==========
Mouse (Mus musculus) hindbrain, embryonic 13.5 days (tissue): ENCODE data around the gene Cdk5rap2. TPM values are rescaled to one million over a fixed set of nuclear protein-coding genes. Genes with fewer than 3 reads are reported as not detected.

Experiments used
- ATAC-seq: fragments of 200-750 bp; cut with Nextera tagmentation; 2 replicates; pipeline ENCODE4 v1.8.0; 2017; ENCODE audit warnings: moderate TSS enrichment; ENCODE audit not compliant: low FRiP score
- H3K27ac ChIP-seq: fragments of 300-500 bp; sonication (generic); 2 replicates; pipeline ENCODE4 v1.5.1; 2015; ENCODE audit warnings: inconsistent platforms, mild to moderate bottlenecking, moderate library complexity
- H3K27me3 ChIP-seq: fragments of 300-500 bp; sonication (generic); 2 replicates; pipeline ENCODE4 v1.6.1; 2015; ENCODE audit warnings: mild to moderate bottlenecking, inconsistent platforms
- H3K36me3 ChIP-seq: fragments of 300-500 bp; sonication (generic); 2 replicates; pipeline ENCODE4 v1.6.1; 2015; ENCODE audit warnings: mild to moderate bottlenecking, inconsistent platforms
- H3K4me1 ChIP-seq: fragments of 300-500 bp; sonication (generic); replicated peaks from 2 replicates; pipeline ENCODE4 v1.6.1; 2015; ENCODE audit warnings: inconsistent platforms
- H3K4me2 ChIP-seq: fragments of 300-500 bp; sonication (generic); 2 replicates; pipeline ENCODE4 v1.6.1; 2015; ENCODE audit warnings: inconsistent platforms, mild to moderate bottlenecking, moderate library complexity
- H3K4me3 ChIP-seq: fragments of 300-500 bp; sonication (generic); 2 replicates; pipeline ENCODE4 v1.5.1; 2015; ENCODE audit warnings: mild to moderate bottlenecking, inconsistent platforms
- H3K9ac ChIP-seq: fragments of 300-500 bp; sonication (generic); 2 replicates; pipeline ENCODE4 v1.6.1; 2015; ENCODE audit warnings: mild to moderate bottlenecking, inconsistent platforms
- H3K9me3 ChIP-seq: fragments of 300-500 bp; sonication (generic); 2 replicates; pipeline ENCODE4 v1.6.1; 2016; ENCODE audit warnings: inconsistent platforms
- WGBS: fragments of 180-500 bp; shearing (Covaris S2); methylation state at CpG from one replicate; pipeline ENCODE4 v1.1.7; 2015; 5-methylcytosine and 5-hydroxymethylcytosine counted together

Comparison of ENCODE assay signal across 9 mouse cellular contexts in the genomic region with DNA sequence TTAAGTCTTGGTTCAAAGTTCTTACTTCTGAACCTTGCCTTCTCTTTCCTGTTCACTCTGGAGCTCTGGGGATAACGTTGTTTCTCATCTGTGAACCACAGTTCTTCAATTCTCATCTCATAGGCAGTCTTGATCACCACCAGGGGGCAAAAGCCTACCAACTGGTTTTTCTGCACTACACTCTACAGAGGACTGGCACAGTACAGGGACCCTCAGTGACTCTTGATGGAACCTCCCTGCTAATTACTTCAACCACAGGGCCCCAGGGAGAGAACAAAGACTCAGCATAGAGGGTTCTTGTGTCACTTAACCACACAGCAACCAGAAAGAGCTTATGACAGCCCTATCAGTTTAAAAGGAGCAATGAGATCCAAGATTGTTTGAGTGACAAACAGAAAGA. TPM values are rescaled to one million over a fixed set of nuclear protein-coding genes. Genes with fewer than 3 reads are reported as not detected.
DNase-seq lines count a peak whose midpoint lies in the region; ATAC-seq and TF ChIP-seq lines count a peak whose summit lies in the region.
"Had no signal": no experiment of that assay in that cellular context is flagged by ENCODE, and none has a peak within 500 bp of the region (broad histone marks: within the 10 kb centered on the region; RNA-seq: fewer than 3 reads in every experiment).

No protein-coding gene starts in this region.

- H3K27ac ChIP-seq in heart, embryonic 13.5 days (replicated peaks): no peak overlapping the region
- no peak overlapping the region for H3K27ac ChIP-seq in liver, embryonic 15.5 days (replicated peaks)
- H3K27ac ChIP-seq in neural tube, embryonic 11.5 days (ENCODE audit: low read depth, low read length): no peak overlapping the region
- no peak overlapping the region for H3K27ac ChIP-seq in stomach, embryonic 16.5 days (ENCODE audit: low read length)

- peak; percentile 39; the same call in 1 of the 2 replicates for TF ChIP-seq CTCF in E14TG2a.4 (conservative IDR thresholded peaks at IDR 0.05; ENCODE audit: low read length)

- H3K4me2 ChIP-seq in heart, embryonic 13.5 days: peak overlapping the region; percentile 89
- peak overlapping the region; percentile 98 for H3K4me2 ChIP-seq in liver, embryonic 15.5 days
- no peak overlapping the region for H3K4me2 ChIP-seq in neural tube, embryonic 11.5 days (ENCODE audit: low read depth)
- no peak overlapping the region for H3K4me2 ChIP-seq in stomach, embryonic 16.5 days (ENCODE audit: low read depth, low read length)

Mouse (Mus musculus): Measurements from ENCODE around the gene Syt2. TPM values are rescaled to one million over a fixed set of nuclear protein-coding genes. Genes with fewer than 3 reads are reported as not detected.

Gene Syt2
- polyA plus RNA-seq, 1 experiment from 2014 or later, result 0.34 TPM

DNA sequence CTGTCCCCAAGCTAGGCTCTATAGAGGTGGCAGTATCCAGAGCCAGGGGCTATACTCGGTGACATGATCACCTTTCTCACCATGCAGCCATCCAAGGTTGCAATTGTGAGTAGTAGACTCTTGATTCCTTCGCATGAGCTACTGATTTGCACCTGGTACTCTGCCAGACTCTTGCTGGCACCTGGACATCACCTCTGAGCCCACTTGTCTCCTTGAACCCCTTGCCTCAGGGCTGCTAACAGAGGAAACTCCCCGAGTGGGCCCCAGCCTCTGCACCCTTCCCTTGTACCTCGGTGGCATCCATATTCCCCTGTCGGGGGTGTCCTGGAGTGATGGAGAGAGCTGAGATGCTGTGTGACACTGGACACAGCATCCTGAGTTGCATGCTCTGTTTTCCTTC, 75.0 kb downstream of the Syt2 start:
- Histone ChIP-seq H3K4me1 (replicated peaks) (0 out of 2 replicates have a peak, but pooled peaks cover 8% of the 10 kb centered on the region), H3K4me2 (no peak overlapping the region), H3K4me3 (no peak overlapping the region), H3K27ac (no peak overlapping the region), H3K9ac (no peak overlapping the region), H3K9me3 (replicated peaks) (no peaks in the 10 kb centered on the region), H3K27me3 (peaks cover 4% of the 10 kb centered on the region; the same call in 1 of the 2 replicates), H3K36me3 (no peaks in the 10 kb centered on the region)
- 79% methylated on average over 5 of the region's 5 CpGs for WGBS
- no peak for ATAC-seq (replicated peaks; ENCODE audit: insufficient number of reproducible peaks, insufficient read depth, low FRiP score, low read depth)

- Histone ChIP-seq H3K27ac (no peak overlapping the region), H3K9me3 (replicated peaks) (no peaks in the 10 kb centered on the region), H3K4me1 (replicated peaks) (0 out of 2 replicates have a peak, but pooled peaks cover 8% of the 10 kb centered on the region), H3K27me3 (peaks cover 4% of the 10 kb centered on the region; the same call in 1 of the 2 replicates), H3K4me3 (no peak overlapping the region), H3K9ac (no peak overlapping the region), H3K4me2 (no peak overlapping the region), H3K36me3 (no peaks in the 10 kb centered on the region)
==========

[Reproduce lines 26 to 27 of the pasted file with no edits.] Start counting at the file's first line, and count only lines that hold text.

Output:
Mouse (Mus musculus): Measurements from ENCODE around the gene Syt2. TPM values are rescaled to one million over a fixed set of nuclear protein-coding genes. Genes with fewer than 3 reads are reported as not detected.

Gene Syt2